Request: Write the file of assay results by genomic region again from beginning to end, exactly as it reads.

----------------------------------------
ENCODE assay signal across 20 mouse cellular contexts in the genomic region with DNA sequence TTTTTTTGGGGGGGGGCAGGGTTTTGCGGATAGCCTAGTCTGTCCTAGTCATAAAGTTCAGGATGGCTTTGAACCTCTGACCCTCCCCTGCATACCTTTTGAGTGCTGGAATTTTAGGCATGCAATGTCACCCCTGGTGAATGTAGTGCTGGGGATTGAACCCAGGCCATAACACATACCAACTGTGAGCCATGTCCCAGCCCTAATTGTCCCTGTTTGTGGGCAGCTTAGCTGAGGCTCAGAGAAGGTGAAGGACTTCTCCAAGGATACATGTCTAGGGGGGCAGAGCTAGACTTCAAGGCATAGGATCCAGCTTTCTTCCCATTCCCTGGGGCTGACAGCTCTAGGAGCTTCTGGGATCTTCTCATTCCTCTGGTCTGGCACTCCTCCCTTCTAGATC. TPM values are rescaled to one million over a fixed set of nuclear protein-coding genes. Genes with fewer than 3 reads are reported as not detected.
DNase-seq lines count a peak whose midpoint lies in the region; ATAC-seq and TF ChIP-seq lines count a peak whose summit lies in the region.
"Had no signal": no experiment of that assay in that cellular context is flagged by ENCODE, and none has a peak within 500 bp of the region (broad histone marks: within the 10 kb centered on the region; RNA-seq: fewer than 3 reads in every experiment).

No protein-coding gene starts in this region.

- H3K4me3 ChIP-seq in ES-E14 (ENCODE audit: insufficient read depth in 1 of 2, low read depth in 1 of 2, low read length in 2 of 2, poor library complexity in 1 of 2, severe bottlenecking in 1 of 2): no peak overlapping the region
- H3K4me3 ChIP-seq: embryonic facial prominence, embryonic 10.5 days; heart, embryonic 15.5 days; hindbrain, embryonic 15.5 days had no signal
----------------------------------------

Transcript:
ENCODE assay signal across 20 mouse cellular contexts in the genomic region with DNA sequence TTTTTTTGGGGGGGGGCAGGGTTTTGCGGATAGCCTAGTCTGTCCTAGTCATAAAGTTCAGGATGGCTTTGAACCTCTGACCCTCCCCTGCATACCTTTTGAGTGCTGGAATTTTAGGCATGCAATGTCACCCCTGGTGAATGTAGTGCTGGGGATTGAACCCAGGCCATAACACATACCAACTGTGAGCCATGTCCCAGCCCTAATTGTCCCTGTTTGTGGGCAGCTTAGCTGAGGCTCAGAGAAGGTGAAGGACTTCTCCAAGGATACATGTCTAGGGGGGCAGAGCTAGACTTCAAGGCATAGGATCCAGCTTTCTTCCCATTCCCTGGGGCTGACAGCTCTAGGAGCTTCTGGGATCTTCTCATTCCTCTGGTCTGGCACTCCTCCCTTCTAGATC. TPM values are rescaled to one million over a fixed set of nuclear protein-coding genes. Genes with fewer than 3 reads are reported as not detected.
DNase-seq lines count a peak whose midpoint lies in the region; ATAC-seq and TF ChIP-seq lines count a peak whose summit lies in the region.
"Had no signal": no experiment of that assay in that cellular context is flagged by ENCODE, and none has a peak within 500 bp of the region (broad histone marks: within the 10 kb centered on the region; RNA-seq: fewer than 3 reads in every experiment).

No protein-coding gene starts in this region.

- H3K4me3 ChIP-seq in ES-E14 (ENCODE audit: insufficient read depth in 1 of 2, low read depth in 1 of 2, low read length in 2 of 2, poor library complexity in 1 of 2, severe bottlenecking in 1 of 2): no peak overlapping the region
- H3K4me3 ChIP-seq: embryonic facial prominence, embryonic 10.5 days; heart, embryonic 15.5 days; hindbrain, embryonic 15.5 days had no signal